We’re going to go Paul Harvey on you a little bit today with “… the rest of the story.” OK, it won’t be as dramatic as the old radio commentator, but I enjoyed hearing and relaying this story to you.

For those of you who don’t know Paul Harvey, look him up on The YouTube. You’ll hear his stories. I think you’ll see what I like about him.

No. 1

Visitors from England. A photo in the Feb. 2 Independent Tribune showed a tour group at the Concord Telephone Co. It was a Lawson Bonds photo from Progress Magazine’s winter 1980-81 edition.

It showed a group of people standing and listening to the tour guide. Many of the group were CTC employees, but there were at least two guests that day — Arthur and Fredia Peters — all the way from Basingstoke, England. Basingstoke is the largest town in Hampton County, about an hour’s drive southwest of London.

Arthur and Fredia were in Concord visiting, and Clarence Almon arranged for the English tourists to join the group that day. Almon was Archie Bonds’ brother-in-law, and the Peterses were staying with the Bonds.

No. 2

A war bride. Archie Bonds served during World War II and was wounded, sending him to a facility near Basingstoke. And, as fate would have it, it would change his life forever. That’s where he met the love of his life.

Shirley Peters tagged along with her sister and her friend to the movies, where they met three young men. One of those men was Archie. Archie and Shirley immediately hit it off.

“Oh, I don’t remember the name of the movie, but I remember Archie,” Shirley said.

Archie was transferred to another base, but the couple wrote to each other, and Shirley took the train and visited him. They continued to date and wanted to get married.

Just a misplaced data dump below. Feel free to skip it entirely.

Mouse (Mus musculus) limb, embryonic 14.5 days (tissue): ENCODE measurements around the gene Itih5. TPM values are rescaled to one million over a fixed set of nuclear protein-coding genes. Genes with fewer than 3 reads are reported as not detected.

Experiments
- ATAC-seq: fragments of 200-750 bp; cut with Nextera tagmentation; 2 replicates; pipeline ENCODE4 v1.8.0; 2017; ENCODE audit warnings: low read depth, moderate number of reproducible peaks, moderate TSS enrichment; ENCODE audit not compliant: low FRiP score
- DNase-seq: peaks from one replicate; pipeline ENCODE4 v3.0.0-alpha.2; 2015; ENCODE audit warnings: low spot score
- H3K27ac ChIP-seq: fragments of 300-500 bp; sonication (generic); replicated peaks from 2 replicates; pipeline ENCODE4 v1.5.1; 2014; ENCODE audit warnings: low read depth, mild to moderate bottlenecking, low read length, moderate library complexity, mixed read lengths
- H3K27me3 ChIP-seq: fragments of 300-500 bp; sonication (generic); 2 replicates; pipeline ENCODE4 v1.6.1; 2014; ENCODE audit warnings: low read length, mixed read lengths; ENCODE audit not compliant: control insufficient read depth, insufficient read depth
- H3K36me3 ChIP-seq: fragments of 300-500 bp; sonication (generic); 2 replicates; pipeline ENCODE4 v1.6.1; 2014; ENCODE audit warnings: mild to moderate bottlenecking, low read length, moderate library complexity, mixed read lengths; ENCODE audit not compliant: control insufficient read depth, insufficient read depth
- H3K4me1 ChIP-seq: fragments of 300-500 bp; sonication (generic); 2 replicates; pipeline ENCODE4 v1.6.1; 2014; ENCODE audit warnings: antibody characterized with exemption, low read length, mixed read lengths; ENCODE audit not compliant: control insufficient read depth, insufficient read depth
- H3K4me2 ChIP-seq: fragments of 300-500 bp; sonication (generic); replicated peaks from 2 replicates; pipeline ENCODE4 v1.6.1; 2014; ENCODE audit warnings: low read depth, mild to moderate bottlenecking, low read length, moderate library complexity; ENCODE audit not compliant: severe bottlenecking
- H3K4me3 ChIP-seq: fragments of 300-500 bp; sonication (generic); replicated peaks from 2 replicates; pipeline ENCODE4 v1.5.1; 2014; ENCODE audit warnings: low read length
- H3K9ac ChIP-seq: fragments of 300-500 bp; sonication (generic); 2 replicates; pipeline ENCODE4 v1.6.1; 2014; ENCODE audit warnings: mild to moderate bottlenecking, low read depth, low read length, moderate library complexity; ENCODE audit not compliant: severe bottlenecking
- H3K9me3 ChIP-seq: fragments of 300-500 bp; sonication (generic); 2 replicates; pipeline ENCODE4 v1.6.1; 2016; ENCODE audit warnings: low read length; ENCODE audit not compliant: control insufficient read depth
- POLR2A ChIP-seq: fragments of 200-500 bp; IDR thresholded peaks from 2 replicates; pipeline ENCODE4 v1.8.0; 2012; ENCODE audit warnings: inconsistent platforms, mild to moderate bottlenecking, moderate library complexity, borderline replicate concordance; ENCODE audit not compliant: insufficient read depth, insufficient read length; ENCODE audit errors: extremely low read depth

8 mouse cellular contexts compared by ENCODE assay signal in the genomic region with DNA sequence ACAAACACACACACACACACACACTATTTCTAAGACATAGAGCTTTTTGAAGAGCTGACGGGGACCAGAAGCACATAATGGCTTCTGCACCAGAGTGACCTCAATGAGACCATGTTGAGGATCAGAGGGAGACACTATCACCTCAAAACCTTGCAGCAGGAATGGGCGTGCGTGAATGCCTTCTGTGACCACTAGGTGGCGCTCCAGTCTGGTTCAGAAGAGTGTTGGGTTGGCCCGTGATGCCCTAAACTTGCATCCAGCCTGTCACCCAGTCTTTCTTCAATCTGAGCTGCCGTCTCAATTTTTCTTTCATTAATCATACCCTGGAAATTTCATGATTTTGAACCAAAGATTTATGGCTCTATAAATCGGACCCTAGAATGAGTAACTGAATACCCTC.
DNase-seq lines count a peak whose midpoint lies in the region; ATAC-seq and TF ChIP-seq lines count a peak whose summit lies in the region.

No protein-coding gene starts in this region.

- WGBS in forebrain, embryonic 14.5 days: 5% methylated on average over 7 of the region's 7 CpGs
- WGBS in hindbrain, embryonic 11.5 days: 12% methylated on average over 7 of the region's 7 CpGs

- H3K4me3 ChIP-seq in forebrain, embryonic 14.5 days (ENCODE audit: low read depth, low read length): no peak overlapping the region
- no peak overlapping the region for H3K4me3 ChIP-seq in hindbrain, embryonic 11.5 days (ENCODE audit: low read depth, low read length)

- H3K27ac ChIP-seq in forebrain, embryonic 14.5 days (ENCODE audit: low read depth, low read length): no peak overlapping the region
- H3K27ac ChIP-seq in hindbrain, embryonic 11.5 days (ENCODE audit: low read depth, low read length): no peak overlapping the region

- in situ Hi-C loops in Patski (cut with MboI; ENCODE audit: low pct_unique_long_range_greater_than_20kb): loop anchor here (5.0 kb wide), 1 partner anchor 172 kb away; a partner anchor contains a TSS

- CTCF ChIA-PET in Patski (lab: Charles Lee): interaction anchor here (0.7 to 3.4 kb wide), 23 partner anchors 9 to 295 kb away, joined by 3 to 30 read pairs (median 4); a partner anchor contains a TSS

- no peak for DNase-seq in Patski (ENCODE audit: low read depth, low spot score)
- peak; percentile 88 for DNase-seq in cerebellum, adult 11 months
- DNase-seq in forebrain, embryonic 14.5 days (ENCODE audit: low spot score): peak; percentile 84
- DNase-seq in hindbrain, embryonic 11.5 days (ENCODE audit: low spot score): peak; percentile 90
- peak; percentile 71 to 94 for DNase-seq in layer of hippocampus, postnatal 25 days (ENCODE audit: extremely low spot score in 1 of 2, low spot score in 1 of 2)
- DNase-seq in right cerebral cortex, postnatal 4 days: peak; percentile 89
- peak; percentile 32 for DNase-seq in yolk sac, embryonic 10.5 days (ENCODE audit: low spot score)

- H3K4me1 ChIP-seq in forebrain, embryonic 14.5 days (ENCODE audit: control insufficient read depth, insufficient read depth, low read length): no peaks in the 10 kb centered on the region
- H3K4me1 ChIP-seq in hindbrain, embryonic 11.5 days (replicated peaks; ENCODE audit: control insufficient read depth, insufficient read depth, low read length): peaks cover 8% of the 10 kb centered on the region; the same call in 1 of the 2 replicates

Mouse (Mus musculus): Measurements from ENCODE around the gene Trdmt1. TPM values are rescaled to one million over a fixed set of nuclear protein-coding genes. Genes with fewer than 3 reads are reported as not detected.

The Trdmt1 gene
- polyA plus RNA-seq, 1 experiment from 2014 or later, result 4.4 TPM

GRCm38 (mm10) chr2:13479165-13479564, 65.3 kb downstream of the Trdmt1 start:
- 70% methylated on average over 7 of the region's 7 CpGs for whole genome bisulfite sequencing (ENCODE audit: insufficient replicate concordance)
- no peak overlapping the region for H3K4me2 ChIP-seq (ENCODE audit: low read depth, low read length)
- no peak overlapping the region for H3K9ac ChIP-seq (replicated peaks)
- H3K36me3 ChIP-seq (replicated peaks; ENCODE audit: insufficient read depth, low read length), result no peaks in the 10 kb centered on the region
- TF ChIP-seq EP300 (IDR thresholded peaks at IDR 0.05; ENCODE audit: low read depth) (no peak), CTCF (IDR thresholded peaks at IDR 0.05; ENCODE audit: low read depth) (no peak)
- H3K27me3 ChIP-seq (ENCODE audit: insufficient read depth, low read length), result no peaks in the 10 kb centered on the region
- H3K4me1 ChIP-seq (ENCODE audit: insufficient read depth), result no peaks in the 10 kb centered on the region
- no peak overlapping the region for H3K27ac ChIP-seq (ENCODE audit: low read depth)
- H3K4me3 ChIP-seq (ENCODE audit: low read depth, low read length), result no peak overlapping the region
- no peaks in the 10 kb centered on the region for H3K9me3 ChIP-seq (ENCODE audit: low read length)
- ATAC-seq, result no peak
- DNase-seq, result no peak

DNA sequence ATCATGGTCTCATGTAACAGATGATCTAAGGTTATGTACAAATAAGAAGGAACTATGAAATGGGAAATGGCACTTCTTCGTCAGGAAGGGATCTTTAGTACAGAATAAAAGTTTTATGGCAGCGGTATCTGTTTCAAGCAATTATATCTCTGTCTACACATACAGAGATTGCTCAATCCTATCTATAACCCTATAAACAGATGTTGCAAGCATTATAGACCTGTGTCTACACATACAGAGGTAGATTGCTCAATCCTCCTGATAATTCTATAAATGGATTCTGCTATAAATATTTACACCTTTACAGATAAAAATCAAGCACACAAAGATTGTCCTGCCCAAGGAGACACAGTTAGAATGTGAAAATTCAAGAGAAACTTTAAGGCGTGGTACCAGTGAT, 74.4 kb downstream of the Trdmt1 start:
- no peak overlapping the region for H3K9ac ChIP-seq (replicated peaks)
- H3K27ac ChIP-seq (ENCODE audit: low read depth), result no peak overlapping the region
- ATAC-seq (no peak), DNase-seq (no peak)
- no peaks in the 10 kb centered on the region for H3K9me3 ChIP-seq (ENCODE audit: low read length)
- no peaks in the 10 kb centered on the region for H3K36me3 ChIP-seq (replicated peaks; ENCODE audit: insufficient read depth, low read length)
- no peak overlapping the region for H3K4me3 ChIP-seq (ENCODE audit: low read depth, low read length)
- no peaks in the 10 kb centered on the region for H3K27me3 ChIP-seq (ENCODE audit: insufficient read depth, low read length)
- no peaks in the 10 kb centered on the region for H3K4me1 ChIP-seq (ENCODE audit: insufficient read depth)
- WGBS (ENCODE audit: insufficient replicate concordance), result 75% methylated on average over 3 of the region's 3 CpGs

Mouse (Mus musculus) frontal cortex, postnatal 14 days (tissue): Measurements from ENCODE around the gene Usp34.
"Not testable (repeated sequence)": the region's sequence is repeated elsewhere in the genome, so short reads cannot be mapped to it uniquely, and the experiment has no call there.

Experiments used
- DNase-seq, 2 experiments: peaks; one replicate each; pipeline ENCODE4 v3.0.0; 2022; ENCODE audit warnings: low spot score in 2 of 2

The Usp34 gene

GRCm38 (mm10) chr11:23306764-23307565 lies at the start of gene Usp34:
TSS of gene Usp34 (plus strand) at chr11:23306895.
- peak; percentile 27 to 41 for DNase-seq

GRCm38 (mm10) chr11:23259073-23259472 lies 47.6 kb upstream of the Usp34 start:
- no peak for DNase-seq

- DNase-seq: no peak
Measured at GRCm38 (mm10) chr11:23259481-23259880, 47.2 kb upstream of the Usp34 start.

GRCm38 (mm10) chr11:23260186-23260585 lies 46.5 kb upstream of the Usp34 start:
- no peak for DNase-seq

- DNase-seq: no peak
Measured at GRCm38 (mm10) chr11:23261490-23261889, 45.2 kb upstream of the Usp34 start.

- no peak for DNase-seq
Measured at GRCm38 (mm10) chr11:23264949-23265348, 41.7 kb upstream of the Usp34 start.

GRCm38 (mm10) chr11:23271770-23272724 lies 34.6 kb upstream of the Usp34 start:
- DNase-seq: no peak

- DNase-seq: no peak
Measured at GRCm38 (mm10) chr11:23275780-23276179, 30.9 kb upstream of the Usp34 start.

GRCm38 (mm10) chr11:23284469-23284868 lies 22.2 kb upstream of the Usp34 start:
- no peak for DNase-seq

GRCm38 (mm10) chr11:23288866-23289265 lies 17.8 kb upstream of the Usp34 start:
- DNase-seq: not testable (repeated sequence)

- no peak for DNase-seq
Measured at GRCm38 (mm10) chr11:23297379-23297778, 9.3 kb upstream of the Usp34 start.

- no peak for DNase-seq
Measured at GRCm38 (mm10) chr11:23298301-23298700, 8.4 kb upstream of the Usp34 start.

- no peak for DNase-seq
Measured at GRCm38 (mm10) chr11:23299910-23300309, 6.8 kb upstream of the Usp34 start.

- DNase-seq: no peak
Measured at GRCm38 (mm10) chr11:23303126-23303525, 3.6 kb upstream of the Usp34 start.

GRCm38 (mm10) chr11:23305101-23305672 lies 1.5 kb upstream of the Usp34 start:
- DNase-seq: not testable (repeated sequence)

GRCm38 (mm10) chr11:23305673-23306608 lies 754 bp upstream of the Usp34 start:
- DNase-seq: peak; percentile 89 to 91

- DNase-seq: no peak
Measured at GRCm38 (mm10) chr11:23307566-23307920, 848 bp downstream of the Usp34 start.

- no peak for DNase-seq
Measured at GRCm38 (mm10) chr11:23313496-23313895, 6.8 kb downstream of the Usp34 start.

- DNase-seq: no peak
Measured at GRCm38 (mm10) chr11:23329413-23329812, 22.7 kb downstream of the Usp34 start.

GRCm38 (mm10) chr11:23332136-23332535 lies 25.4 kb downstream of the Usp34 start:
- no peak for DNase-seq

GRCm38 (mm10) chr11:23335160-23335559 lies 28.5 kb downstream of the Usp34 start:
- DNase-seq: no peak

There were hoops to be jumped through for the lovebirds. They had to talk with the chaplain, who wanted to make sure they were ready for such a big decision. And in England, any girl under age 21 had to get consent to marry from her parents.

On April 6, 1946, Shirley Peters and Archie Bonds were married.

No. 3

“Everything was so different.” Shirley came to the United States in 1946. She came through Ellis Island, and she lived in a quarantine tent for 90 days before she could come to Cabarrus County.

“Everything was different here,” Shirley said. Her son, Larry Bonds, remembers her talking about it. “She had to learn to cook with lard.”

But she adjusted well.

Archie and Shirley had three sons, Bobby, Larry and Terry, and one grandson, Brian. Shirley later went to work at Hugh Grey’s hosiery mill. The couple attended the former Bayless Presbyterian Church, then Cornerstone, and now Shirley goes to Covenant Presbyterian on Union Street.

They were married for 59 years before Archie’s death in 2005.

No. 4

A surprise in the Independent Tribune. Shirley got up to go to church on Sunday, Feb. 2, and as was her custom, she took a quick look at the newspaper before she left.

Usually she reads the obituaries first (I know that’s what most of you do first, too), but for some reason the old photo on Page 2A caught her eye first.

“That guy looks just like my brother,” Shirley said.

As she read the caption underneath, she realized it was her younger brother, Peter, who came for a visit in 1980.

“That made my day,” said Shirley, who recently turned 92.

As she got to church that morning, her friends had seen it, too. Several gave her clippings. She plans to send Peter one of them.

No. 5

Another pleasant surprise. Peter, 88, suffered a stroke last summer, and Shirley thought she would never hear his voice again. Thanks to technology, she not only heard him but saw him, too. Larry said Shirley and Peter talked on FaceTime on Dec. 28.

Lately Shirley’s felt right at home in Concord. “With all the rain, it feels like I’m back in England.”

And now you know the rest of the story.

Happy Valentine’s Day, everyone, and especially to my wife, Kim. UPDATE: I’m not quite as much in the doghouse tonight. I was supposed to call the college baseball opener for Lehigh at Davidson on www.davidsonwildcats.com, but Lehigh's flight was cancelled (weather up north) and the game was pushed back to Saturday. A doubleheader is expected Saturday afternoon at Wilson Field.

If you have a Friday Five, story suggestion or something I can rant about, email mplemmons@independenttribune.com.

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